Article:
Editor’s note: Following is a statement issued by First Selectman Michael Tetreau in the aftermath of last week’s decision by General Electric to move its corporate headquarters from Fairfield to Boston.

General Electric has announced that it is moving its headquarters to Boston.

Background:

GE is a $130 billion high-tech global industrial company, one that is transforming industry with software-defined machines and solutions. While corporate taxes have been the main focal point of discussion over the last six months, GE has been considering both the location and composition of its headquarters for more than three years.

GE’s stated goal has been that it wants to be at the center of the ecosystem that shares its aspiration. Relocating its headquarters to Boston fulfills this aspiration. GE will also be modifying the composition of the employees at its new headquarters. The current headquarters has 800 employees — both corporate and administrative. Only 200 of the corporate staff will be moving to Boston. The remaining 600 administrative personnel will be placed in operations throughout the company. GE will be adding 600 digital industrial product managers, designers and developers to its new Boston headquarters.

GE’s intended target date to complete its move from the Fairfield campus is 2018. In order to facilitate and offset the cost of the move, GE will be selling its offices in Fairfield and at Rockefeller Center in New York City. GE has announced that some employees will begin being relocated to Boston this summer.

Concerns:

The GE announcement understandably raises concerns with residents and businesses in our town. The primary concern I hear is the effect of GE’s move on property taxes. Residents should note that GE is scheduled to pay the town $1.6 million in property taxes in fiscal year 2016-17. This amount will not change in the short or mid-term. This payment is due regardless of whether GE or someone else owns the property. The total amount of property taxes collected by the town does not change this move. This will not change the amount other taxpayers owe.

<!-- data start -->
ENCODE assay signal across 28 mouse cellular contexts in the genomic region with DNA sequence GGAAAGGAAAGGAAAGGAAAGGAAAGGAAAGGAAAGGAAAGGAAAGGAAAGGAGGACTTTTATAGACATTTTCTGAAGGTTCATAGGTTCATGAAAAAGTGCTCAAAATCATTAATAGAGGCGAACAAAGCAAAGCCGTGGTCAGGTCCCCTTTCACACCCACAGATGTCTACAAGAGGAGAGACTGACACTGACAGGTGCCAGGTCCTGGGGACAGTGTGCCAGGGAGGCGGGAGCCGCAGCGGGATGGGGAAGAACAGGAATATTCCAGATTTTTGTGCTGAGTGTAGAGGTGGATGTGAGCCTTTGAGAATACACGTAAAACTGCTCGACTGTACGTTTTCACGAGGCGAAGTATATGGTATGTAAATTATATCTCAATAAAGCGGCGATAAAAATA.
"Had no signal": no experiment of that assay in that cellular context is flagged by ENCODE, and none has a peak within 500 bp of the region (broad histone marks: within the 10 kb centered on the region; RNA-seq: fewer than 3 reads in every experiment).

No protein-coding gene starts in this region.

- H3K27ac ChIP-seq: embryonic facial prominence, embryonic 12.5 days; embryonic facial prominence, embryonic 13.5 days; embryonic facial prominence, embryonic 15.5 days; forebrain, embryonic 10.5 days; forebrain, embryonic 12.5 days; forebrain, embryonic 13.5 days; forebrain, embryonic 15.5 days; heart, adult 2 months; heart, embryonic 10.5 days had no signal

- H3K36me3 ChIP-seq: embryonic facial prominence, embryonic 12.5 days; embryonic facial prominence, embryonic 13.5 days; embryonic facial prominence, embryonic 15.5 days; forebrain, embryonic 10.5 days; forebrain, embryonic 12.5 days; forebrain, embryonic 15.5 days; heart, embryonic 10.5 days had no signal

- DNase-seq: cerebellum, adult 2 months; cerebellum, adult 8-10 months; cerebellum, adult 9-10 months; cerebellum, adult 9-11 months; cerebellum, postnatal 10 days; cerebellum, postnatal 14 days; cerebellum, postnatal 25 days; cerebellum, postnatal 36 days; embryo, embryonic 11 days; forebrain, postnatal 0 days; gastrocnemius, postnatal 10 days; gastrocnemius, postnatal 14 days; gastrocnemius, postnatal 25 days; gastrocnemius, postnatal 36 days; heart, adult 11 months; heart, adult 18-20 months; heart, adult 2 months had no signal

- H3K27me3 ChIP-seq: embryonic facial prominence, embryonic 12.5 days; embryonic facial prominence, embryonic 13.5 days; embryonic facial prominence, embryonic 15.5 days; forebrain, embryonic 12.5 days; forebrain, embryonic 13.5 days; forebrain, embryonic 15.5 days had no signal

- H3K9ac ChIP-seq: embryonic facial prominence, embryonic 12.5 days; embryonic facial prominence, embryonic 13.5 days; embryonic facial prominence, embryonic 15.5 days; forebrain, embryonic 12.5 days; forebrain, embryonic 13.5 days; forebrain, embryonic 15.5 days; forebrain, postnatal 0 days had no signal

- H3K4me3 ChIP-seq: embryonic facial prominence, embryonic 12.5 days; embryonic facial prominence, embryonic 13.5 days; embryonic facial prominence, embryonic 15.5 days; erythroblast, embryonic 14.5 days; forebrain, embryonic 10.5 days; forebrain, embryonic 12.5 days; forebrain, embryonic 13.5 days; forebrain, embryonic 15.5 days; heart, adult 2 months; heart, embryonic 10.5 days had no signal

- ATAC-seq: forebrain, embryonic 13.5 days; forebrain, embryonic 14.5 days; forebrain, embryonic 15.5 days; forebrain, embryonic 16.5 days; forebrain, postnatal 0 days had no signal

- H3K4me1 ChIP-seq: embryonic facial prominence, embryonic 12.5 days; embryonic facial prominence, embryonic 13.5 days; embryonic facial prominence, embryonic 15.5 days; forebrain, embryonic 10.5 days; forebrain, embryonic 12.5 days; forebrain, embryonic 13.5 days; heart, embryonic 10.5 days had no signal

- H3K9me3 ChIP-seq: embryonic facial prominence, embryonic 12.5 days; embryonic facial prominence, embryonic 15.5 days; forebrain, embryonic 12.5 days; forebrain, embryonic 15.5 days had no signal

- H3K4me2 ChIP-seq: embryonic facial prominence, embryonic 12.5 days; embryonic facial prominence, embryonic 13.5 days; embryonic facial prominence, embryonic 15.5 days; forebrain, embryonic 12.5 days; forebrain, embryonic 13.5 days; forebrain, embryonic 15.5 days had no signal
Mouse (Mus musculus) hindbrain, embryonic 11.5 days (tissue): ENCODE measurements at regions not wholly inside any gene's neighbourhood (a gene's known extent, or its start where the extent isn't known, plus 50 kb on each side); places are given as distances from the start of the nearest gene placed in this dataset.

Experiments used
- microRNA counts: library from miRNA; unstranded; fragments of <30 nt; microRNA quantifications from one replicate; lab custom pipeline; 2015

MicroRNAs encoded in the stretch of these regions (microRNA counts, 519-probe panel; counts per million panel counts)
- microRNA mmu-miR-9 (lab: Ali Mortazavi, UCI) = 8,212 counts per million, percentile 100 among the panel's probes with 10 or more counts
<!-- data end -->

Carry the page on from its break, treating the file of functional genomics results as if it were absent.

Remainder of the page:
A second concern I hear is the effect on the local real estate market. GE’s 800 Fairfield employees reside throughout Fairfield County. The Town does not know the exact number of employees who live in Fairfield. While the 200 employees being relocated to Boston will most likely be selling their homes in the near future, we do not know the decisions for the remaining 600 employees. The phasing of the move should help minimize the impact on Fairfield’s local real estate market and the Fairfield County real estate market overall.

A third concern I hear is the effect on local businesses. While the departure in the near term of the 200 employees is disappointing, the 68-acre Fairfield campus was built for more than 800 employees. The long-term effect on the local economy could be positive should a company with more employees occupy the site.

Next Steps:

I have met with state and regional economic development groups as well as our local economic development team. We are exploring options and preparing plans for moving forward. I am planning to meet with GE next week to follow-up on details and discuss how we can work together to minimize the impact on Fairfield.

Fairfield is in the best financial shape in our history. We have a triple-A rating, our pension fund is fully funded, we have strong reserves, a 95 percent commercial business occupancy rate, an award-winning school district and significant economic development underway. Fairfield’s Strategic Plan, which is soon to been initiated for the town, will help us plan for the years ahead. The 68-acre campus, along with all of Fairfield’s charm and amenities and the site’s proximity to major transportation hubs, makes the property an ideal location for another company or developer.

There are many more questions to be answered. I will keep everyone updated as we move forward together.

Visit www.fairfieldct.org/ge for more information on the GE move, including answers to frequently asked questions.